Monthly Archives: April 2012

HACC offers new class option

Blended classes com­bine tra­di­tional and online com­po­nents Do your com­mit­ments out­side of class make meet­ing twice a week incon­ve­nient? Are you afraid of tak­ing online classes because of their lim­ited com­mu­ni­ca­tion, com­puter skills require­ment, or the nec­es­sary com­mit­ment of the stu­dent? You’ve prob­a­bly already heard of blended courses. The goal of blended courses at any col­lege is to pro­vide the advan­tages of both tra­di­tional and online classes to students.

Blended classes meet once a week and have a strong online com­po­nent. These courses are called blended because of how they mix tra­di­tional and online learn­ing mate­r­ial. The Lan­caster cam­pus alone is offer­ing more than twenty dif­fer­ent blended classes this fall semester.

Confessions of a registered nursing student

I con­sider myself to be some­what of a nerd. If I look at the stack of read­ing on my bed­side table, it reads kind of like a dic­tio­nary of dull. I have zom­bie nov­els stacked on top books about the sci­ence of false mem­ory, and old neu­ro­bi­ol­ogy text books. I am for­ever fas­ci­nated by the idea of things that seem improb­a­ble but not entirely impos­si­ble, as I believe in a world of end­less pos­si­bil­i­ties. I am the type of woman that started gam­ing as a young child with a text based role play­ing game (E, N, W, Look, Look, for those that recall the Com­modore 64C), and owned an Atari Jaguar. I’ve watched all the “Star Wars” films back to back, I watch doc­u­men­taries like most peo­ple watch episodes of “Jer­sey Shore”, and I am con­stantly say­ing things like, “Did you know that you can’t actu­ally ship any­thing to Turk­menistan? Why do I know this?” With all of this being said, I have never felt as geeky as I did dur­ing clin­i­cal orientation.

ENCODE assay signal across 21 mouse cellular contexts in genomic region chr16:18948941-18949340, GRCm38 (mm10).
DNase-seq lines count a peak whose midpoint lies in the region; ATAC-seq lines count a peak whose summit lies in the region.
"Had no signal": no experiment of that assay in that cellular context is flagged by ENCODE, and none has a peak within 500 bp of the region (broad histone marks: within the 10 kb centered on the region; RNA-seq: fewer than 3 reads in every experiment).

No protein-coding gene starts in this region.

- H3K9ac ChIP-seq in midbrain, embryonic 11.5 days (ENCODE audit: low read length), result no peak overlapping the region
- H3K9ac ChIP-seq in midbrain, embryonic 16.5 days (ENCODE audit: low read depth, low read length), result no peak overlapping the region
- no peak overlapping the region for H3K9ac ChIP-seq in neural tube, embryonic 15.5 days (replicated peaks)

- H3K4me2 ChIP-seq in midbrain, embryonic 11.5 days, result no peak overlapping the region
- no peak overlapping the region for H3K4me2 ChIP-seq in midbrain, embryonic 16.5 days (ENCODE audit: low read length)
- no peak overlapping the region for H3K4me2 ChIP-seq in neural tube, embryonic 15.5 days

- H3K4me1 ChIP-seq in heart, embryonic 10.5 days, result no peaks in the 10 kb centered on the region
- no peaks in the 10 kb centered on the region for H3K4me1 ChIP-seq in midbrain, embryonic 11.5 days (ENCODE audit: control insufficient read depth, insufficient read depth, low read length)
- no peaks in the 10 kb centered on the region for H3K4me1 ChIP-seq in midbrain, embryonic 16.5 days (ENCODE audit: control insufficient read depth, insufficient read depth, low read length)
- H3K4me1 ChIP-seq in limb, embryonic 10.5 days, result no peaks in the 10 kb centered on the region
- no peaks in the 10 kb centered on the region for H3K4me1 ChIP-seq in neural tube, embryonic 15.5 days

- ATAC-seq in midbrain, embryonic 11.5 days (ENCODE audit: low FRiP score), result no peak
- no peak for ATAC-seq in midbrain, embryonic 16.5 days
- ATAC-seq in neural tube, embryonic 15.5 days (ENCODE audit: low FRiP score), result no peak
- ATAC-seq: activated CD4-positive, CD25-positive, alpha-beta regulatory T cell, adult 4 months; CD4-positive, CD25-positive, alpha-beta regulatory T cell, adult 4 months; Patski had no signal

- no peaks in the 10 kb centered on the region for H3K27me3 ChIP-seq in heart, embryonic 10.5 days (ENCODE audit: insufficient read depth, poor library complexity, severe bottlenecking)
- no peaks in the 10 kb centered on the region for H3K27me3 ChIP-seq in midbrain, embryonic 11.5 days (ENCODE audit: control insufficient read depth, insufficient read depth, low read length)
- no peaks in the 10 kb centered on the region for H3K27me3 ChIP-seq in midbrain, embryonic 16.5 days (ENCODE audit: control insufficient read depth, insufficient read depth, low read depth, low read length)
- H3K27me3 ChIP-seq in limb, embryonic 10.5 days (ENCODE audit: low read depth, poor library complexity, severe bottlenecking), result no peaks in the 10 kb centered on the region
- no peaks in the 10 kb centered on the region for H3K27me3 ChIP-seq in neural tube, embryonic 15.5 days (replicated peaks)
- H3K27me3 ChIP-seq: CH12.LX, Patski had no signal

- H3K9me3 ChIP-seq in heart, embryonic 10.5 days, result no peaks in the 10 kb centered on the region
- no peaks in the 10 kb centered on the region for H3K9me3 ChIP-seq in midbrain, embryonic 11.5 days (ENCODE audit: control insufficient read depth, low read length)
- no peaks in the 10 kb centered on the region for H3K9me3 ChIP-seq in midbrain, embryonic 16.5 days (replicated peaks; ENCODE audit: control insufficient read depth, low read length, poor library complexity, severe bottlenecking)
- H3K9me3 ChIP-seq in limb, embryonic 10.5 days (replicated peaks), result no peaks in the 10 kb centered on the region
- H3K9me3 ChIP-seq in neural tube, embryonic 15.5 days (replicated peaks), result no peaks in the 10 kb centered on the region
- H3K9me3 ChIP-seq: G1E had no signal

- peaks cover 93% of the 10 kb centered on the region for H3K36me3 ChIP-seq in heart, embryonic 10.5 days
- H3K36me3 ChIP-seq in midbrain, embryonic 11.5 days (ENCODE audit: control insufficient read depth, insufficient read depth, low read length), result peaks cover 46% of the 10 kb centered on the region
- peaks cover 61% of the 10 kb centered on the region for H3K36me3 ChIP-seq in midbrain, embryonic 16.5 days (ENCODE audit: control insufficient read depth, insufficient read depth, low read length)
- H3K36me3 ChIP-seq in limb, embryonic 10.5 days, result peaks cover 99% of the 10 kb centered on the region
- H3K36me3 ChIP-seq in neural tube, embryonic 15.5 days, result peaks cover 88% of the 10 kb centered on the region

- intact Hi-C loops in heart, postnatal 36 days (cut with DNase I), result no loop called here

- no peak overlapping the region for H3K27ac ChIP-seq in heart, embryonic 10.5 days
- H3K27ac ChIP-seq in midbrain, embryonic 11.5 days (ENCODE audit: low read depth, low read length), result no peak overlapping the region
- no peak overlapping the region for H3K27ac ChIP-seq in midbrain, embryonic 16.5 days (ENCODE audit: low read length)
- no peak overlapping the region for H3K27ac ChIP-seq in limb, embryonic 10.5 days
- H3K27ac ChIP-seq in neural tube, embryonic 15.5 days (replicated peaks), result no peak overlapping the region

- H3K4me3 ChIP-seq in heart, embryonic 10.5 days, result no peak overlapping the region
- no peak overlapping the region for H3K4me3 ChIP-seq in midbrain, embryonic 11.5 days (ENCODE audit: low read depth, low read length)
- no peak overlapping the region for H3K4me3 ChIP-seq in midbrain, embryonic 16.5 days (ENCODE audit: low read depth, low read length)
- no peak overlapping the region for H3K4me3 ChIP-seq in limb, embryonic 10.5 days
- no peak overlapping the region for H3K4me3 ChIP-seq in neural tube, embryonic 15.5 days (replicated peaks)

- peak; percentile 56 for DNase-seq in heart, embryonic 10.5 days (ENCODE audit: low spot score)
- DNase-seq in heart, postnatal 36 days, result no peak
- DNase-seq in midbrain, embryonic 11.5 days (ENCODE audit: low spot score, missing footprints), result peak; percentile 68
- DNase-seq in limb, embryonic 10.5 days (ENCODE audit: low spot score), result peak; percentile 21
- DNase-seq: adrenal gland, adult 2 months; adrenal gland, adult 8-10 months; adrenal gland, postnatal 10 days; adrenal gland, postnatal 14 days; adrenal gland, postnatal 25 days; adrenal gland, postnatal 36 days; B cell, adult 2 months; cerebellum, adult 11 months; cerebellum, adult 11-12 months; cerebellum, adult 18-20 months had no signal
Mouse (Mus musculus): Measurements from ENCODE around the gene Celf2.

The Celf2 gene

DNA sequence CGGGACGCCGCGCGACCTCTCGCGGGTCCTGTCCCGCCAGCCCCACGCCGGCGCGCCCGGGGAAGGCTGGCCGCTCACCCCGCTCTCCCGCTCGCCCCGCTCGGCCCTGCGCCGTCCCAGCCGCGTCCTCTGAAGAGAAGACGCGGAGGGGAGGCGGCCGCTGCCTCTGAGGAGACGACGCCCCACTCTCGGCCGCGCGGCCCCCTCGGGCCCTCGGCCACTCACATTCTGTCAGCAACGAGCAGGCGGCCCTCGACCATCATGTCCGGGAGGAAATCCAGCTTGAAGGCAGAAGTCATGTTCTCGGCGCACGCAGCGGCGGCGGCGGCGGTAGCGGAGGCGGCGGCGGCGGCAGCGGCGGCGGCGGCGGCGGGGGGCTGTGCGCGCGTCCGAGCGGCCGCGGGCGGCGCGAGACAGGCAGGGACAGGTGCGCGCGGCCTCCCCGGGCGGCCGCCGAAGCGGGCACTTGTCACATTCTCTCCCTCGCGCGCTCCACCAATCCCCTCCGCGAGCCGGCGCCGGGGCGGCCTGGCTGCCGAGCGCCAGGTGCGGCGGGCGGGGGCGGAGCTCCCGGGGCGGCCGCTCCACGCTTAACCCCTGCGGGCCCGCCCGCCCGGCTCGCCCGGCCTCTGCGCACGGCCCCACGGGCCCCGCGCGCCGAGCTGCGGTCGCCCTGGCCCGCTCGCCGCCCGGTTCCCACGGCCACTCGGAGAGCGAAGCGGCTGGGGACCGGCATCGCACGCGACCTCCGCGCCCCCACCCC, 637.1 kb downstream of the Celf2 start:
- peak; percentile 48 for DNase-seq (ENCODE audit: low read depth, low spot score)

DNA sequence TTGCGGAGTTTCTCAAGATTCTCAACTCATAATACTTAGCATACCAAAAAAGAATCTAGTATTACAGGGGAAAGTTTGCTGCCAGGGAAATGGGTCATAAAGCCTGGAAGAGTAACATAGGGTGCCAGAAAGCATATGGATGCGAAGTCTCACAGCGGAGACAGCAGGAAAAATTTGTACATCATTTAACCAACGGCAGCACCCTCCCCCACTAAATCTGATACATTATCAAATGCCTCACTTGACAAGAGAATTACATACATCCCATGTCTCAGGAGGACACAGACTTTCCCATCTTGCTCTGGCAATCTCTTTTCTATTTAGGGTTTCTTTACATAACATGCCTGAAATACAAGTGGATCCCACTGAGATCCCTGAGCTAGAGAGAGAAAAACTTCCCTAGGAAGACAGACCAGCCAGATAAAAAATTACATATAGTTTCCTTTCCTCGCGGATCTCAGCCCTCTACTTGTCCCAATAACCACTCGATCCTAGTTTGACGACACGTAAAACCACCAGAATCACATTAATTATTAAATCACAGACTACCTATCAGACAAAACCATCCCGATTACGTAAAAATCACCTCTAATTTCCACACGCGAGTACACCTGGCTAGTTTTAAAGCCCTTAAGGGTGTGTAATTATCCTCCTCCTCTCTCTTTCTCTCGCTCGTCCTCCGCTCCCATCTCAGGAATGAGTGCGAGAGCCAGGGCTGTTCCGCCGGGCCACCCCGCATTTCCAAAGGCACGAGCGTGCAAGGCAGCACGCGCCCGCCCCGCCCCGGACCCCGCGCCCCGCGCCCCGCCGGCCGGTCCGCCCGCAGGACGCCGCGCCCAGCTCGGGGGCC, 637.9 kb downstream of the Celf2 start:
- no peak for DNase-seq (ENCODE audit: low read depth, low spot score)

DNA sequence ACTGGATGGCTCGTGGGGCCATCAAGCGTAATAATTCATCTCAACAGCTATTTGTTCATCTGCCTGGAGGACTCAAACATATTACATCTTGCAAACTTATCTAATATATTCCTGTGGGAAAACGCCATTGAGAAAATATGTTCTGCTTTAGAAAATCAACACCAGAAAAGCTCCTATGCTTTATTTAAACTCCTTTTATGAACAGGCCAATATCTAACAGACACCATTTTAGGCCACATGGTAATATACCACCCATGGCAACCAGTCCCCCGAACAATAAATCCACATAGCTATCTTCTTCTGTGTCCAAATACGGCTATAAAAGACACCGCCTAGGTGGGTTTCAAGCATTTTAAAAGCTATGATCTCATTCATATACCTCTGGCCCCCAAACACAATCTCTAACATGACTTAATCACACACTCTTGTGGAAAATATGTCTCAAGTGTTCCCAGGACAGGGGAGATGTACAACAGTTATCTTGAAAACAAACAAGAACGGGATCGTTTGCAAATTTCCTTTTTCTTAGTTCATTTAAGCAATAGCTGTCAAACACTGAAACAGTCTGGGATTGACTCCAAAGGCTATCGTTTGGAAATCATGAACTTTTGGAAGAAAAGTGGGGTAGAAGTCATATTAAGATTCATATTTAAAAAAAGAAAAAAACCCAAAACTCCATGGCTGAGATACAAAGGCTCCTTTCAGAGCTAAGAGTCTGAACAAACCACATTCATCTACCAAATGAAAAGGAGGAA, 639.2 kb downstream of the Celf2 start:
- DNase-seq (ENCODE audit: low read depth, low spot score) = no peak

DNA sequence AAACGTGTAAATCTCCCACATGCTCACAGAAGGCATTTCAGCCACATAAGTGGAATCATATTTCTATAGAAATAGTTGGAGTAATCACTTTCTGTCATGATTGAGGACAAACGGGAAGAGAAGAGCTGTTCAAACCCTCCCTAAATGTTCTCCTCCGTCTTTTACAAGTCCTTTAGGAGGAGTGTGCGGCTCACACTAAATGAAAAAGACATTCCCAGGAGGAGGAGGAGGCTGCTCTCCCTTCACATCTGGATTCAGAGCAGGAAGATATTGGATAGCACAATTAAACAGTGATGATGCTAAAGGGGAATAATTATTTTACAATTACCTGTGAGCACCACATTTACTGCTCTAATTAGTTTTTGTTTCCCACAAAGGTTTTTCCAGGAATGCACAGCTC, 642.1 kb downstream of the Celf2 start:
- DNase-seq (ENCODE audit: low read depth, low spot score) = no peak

Puerto Rico gets some C.A.L.O.R.

On the brisk Sun­day morn­ing of March 4, HACC stu­dents’ cars began trick­ling into the park­ing lot of the Lan­caster cam­pus Main Build­ing. Despite it being 4:30 in the morn­ing they were bright eyed, and talked excit­edly amongst each other as they grabbed their bags. These stu­dents, most sport­ing iden­ti­cal red t-shirts, were not arriv­ing for class. They were mem­bers of one of HACC’s most pro­lific clubs, C.A.L.O.R. (an acronym for Coun­cil on Affairs of Latino Orga­ni­za­tion Resources), and were embark­ing on a week long mis­sions trip to Puerto Rico.

By 4:45 AM the C.A.L.O.R. mem­bers along with their advis­ers for the trip Karen Polite and Mon­ica Dixon had a sin­gle white van packed with all the per­sonal lug­gage, dona­tions, and sup­plies they would need for their time in the Caribbean. Despite the con­stant chat­ter, they moved with remark­able team­work. This was not a coin­ci­dence. The trip had taken months of fas­tid­i­ous plan­ning, dis­cus­sions with advis­ers, and bud­get­ing, and had fos­tered a com­mon unity amongst the stu­dents. With a shoe­string bud­get of $8000 dol­lars to cover trans­porta­tion, food, lodg­ing, gas, and inci­den­tals for eleven peo­ple (includ­ing this reporter), every day had to be care­fully laid out. Nearly 20% of the that had been raised by C.A.L.O.R.

It Gets Better” at HACC

Thurs­day, March 1, HACC’s Allies group added 15 videos to the already sub­stan­tial 30,000 of the “It Gets Bet­ter” Project. The Project was founded in Sep­tem­ber of 2010 by Dan Sav­age and his hus­band Terry Miller in an effort to give hope to bul­lied LGBT youth and to dis­cour­age sui­cide. These mes­sages of encour­age­ment reached the video limit of the “It Gets Bet­ter” YouTube chan­nel within a week, and was reor­ga­nized into the web­site As of this writ­ing, YouTube itself has 225,000 search results for the Project. Cor­po­ra­tions, politi­cians, uni­ver­si­ties, enter­tain­ers, churches, sports teams, hos­pi­tals, and entire coun­tries have pledged their sup­port. “It Gets Bet­ter” has affil­i­ates in Swe­den, Den­mark, Latin Amer­ica, and Australia.

Those wish­ing to add their sup­port, with­out nec­es­sar­ily adding a video, can take the pledge found on the “It Gets Bet­ter” web­site. As of writ­ing, 506,638 pledges have been taken. It states: Every­one deserves to be respected for who they are. I pledge to spread this mes­sage to my friends, fam­ily and neigh­bors. I’ll speak up against hate and intol­er­ance when­ever I see it, at school and at work. I’ll pro­vide hope for les­bian, gay, bi, trans and other bul­lied teens by let­ting them know that “It Gets Better.”

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